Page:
"B. Rainbow Bridge With Navajo Mountain" by U.S. National Park Service , public domain

Rainbow Bridge

National Monument - Utah

Rainbow Bridge National Monument is administered by Glen Canyon National Recreation Area, southern Utah, United States. Rainbow Bridge is often described as the world's highest natural bridge.

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Official visitor map of Grand Canyon National Park (NP) in Arizona. Published by the National Park Service (NPS).Grand Canyon - Visitor Map

Official visitor map of Grand Canyon National Park (NP) in Arizona. Published by the National Park Service (NPS).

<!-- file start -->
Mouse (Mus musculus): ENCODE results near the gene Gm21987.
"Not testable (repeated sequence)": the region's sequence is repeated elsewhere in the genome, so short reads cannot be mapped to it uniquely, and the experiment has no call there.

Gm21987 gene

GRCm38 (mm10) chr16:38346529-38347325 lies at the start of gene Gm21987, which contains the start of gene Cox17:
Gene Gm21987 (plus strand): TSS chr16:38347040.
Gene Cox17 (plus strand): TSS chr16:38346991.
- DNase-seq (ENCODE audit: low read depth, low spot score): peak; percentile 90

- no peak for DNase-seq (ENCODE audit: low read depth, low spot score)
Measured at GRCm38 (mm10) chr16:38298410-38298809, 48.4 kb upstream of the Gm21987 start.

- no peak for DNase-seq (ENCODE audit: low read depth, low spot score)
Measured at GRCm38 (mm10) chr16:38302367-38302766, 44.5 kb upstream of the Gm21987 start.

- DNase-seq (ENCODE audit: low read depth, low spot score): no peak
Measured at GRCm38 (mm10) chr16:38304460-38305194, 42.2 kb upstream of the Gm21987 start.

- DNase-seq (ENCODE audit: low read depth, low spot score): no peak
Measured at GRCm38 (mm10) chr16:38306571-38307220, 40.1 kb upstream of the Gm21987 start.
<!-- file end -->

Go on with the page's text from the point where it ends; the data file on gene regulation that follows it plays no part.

Official Visitor Map of Glen Canyon National Recreation Area (NRA) in Arizona and Utah. Published by the National Park Service (NPS).Glen Canyon - Visitor Map

Official Visitor Map of Glen Canyon National Recreation Area (NRA) in Arizona and Utah. Published by the National Park Service (NPS).

Map of the U.S. National Park System. Published by the National Park Service (NPS).National Park System - National Park Units

Map of the U.S. National Park System. Published by the National Park Service (NPS).

Map of the U.S. National Park System with Unified Regions. Published by the National Park Service (NPS).National Park System - National Park Units and Regions

Map of the U.S. National Park System with Unified Regions. Published by the National Park Service (NPS).

Map of the U.S. National Heritage Areas. Published by the National Park Service (NPS).National Park System - National Heritage Areas

Map of the U.S. National Heritage Areas. Published by the National Park Service (NPS).